Barber Museum may have a new home in CW


By Linda Dillman
Staff Writer

Canal Winchester’s own internationally recognized National Barber Museum and Hall of Fame, homeless after a December 2014 fire, may have a permanent location for its thousands of artifacts.

Mike Ippoliti, museum director and president of the Canal Winchester Area Historical Society, asked the Canal Winchester Board of Education to consider a request to relocate the museum to a vacant school wing in a section of the historic administrative complex off of Franklin Street. The area under consideration is in a wing close to the gymnasium.

“We realize and appreciate what the school board has recently accomplished with the onboarding of the Columbus Metropolitan Library,” Ippoliti said during the April 18 school board meeting. “With that being said, we respectfully request the utilization of four vacant classrooms on the west side of the building for the purpose of accommodating the National Barber Museum and Hall of Fame.”

According to Ippoliti, museum representatives, school district representatives and city staffers visited the site and compiled a list of capital improvements necessary to bring the proposed location up to code.

“We are aware of our responsibility to obtain the necessary funding for the conversion of the classrooms to house the museum,” said Ippoliti. “To be clear, this will be a no-cost endeavor to the Canal Winchester School District. Once the project is complete and functional, the Canal Winchester Historical Society and the National Barber Museum, both 501-3c organizations, will assume payment of the associated utilities.”

Museum representative Bob Woods said the estimated cost just for restroom renovation is approximately $30,000 to $35,000. The estimated overall cost to ready the site for the collection, which includes elaborate back bars, dozens of barber poles, hundreds of shaving mugs and thousands of tools—some  dating back to the 1700s—is more than $100,000.

The collection was amassed by Ed Jeffers, who was born in Canal Winchester in 1928, graduated from Canal Winchester High School in 1945—in the same complex proposed to house his beloved artifacts—and opened the museum in 1988. He was the executive director of the Ohio Barber Board from 1971 until his death in 2006 and known as the “Godfather of Barbering.”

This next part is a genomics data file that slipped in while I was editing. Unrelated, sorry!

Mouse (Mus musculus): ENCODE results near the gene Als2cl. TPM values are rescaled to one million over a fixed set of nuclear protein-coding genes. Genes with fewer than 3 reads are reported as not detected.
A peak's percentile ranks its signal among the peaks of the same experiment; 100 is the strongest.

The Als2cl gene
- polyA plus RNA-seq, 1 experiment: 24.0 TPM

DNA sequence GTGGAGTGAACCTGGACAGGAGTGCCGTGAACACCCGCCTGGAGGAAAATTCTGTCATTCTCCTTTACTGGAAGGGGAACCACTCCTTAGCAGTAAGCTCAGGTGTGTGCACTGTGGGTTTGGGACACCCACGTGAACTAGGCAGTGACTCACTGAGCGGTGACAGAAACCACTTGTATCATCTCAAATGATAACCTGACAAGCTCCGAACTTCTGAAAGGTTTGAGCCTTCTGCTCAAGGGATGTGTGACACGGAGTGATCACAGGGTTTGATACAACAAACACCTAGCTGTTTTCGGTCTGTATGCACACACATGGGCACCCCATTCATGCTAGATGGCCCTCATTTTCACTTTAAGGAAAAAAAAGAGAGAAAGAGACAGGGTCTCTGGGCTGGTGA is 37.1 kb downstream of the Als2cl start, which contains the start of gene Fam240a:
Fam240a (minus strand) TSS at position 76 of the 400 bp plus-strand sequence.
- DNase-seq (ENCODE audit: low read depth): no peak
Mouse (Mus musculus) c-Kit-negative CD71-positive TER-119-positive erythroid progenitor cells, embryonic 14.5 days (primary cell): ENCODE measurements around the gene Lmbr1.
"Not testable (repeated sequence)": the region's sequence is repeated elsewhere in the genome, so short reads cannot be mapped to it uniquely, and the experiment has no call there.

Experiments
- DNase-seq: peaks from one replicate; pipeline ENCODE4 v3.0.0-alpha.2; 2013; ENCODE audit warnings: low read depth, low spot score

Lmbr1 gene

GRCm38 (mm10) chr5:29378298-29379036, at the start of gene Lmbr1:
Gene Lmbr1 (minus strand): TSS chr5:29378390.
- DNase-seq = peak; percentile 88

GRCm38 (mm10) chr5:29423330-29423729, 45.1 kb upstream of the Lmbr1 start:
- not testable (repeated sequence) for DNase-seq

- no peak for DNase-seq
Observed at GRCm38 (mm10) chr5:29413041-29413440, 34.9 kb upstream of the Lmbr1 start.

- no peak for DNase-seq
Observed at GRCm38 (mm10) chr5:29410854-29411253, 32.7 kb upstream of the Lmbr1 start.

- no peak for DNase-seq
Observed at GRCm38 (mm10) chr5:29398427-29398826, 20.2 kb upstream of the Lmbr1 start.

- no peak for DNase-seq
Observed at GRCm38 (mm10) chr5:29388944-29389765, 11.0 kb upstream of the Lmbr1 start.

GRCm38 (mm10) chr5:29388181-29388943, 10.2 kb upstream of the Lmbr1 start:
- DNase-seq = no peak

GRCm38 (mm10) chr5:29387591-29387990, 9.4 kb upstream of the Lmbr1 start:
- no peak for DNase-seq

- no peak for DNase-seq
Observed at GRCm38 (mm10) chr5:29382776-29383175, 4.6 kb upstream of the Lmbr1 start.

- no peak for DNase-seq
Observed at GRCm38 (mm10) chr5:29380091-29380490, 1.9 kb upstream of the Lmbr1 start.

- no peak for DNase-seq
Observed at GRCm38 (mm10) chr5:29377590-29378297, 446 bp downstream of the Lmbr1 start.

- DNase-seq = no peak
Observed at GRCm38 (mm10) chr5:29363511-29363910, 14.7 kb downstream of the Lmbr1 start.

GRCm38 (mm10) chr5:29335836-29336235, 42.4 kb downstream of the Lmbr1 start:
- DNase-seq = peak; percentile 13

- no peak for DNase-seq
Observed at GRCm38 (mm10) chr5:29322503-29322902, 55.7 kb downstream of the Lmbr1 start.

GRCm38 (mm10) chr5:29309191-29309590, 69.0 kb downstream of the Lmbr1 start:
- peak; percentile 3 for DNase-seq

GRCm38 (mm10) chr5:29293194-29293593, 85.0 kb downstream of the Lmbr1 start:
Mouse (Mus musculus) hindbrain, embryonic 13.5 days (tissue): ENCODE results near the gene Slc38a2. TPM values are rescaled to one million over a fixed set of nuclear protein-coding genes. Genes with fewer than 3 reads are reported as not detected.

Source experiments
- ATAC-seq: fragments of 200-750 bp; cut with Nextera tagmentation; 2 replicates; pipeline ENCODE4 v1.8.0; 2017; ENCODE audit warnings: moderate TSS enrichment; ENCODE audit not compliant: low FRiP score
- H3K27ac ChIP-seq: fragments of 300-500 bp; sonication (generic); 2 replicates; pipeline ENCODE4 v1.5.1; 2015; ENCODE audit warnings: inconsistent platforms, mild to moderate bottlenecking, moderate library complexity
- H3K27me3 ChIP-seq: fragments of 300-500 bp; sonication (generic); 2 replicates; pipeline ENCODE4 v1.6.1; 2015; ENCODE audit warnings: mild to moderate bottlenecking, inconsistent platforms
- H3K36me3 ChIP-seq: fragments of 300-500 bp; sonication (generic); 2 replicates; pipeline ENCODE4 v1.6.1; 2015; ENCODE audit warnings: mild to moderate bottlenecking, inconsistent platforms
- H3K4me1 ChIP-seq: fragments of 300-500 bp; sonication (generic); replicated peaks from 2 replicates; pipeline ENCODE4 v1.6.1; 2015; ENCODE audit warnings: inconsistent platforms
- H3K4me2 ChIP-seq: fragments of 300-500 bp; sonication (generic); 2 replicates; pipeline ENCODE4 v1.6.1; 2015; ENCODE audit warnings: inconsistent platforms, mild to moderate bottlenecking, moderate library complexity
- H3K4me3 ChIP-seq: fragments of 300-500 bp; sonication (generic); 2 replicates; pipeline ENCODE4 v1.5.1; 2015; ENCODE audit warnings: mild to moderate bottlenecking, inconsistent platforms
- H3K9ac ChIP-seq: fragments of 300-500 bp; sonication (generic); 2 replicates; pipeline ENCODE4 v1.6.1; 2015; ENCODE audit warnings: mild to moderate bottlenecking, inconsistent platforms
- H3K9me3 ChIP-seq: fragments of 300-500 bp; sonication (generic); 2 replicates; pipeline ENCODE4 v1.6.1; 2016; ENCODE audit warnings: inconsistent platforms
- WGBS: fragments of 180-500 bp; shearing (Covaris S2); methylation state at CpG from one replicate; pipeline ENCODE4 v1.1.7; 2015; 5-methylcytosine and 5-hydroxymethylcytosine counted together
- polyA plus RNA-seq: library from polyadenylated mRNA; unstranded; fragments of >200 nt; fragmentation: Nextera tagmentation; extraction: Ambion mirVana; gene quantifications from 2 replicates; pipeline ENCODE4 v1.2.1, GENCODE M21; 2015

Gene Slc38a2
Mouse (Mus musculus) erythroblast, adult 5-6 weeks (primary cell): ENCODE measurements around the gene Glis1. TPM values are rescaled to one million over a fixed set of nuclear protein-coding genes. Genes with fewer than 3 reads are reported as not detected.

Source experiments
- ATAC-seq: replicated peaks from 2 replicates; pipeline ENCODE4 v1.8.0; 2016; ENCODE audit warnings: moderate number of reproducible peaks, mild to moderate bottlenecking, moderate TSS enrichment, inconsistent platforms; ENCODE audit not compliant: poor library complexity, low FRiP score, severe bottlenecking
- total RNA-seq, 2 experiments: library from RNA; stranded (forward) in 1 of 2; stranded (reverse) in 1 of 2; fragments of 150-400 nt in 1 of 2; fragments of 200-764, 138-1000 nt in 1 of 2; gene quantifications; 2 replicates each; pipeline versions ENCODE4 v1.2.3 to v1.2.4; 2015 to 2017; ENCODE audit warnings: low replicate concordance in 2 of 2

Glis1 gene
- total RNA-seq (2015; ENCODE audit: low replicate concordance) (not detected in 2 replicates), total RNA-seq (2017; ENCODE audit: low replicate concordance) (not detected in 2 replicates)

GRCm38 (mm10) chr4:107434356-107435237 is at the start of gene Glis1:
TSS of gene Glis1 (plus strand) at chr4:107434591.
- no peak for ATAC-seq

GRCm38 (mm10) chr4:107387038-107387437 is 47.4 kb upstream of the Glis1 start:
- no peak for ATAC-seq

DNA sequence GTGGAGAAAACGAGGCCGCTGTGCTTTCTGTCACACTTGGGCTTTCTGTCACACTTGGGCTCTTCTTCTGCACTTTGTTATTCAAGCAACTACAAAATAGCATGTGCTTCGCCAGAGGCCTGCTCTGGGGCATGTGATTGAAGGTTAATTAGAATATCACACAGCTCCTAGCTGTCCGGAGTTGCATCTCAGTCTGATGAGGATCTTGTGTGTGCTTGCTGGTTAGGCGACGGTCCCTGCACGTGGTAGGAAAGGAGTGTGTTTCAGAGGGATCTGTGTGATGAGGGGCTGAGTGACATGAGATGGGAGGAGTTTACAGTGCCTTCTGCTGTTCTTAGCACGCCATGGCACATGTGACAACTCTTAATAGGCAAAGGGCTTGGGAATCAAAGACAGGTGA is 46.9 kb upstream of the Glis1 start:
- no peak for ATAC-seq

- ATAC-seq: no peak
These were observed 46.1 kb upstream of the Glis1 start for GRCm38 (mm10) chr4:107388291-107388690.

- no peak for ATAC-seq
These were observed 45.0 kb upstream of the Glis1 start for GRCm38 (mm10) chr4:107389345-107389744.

“For almost 30 years, the National Barber Museum has welcomed visitors from 50 states, as well as many foreign countries,” said Ippoliti. “It has also been featured in many notable television shows and national publications. Especially noteworthy is Ed specifying in his last will and testament that the museum and collection remain in Canal Winchester.”

Open previously by appointment only for individuals, tours and school groups, Ippoliti said his all-volunteer staff hopes to have regular hours, like the nearby library branch.

“I’ll be anxious to see it here, if it comes to fruition,” said school board President Mike Yonnotti.

When asked when organizers would like to open the doors to the museum—its artifacts in limbo and storage following the fire that originated in the Wigwam Restaurant below the museum’s former South High Street site—Woods said their dream would be in time for the National Barber Convention in Columbus this September.

However, the timeline is contingent on logistics, board approval and financial support from the community and barbers across the country.

“The money is coming primarily from the private sector and through fundraising. It is not coming from any public money, neither from the schools nor the city,” said Ippoliti.

Canal Winchester Schools Superintendent Jim Sotlar said the district is working with the historical society to iron out logistics, city permits and any issues with the state regarding school building use.

“We are excited about the prospects of relocating the National Barber Museum and Hall of Fame to achieve greater access and utilization for the citizens of Canal Winchester, as well as other visitors from around the world,” Ippoliti said. “It’s a dream come true if we can make it work.”

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